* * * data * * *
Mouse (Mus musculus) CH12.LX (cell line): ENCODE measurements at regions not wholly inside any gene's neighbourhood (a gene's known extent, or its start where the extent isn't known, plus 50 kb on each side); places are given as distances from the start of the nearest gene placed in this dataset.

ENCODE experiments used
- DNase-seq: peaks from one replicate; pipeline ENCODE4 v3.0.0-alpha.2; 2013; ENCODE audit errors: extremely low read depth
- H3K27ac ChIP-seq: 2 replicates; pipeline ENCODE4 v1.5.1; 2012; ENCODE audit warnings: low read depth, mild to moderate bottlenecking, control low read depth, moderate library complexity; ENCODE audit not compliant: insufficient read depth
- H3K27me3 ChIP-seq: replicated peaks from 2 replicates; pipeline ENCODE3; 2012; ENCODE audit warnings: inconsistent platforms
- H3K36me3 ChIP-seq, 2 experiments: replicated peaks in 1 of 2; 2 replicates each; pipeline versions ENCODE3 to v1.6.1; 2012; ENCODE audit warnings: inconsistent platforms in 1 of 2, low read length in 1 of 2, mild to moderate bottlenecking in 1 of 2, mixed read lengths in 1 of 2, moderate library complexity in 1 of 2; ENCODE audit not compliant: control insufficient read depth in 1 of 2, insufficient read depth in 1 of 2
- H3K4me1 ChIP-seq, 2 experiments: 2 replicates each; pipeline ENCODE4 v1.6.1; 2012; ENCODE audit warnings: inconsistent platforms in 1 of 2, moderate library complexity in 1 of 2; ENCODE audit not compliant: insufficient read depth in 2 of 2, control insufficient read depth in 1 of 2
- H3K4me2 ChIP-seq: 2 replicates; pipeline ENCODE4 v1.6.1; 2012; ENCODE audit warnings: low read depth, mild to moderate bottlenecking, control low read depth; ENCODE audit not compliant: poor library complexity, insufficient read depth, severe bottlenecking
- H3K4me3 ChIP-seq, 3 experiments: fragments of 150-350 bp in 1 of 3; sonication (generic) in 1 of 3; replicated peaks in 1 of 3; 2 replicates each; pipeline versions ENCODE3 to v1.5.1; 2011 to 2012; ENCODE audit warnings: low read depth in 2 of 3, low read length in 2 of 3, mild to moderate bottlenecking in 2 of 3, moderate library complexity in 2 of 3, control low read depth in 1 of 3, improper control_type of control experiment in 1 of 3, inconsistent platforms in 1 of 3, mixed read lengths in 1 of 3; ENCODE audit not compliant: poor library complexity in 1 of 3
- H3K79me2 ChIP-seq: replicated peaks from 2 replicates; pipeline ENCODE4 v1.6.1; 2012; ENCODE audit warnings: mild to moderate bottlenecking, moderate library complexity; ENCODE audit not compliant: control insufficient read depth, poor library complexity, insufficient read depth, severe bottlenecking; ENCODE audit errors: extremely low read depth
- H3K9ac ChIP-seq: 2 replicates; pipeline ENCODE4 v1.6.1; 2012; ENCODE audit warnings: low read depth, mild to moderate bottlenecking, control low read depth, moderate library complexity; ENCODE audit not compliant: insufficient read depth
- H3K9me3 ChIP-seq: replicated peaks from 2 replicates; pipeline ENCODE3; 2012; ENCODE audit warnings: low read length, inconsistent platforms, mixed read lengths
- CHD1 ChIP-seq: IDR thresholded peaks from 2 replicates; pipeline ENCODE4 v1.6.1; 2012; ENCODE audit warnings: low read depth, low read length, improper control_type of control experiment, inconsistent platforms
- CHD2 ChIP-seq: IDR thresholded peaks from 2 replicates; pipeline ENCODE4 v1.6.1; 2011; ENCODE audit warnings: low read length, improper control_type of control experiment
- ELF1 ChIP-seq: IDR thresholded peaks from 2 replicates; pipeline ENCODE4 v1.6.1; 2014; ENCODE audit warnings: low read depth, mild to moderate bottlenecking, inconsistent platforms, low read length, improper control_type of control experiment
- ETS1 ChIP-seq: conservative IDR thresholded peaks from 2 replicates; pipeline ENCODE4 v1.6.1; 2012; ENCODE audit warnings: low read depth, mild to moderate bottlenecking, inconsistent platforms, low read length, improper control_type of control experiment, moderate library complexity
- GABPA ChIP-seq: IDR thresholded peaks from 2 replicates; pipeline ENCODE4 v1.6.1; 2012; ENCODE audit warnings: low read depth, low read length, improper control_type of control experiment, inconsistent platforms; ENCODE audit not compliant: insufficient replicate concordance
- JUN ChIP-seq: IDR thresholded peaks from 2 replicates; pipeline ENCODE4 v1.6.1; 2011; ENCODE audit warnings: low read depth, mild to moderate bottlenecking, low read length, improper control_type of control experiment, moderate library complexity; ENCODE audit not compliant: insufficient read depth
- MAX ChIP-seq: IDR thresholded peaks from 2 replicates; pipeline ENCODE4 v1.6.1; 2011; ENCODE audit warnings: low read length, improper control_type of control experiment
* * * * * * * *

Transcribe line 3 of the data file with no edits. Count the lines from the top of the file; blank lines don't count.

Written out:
- DNase-seq: peaks from one replicate; pipeline ENCODE4 v3.0.0-alpha.2; 2013; ENCODE audit errors: extremely low read depth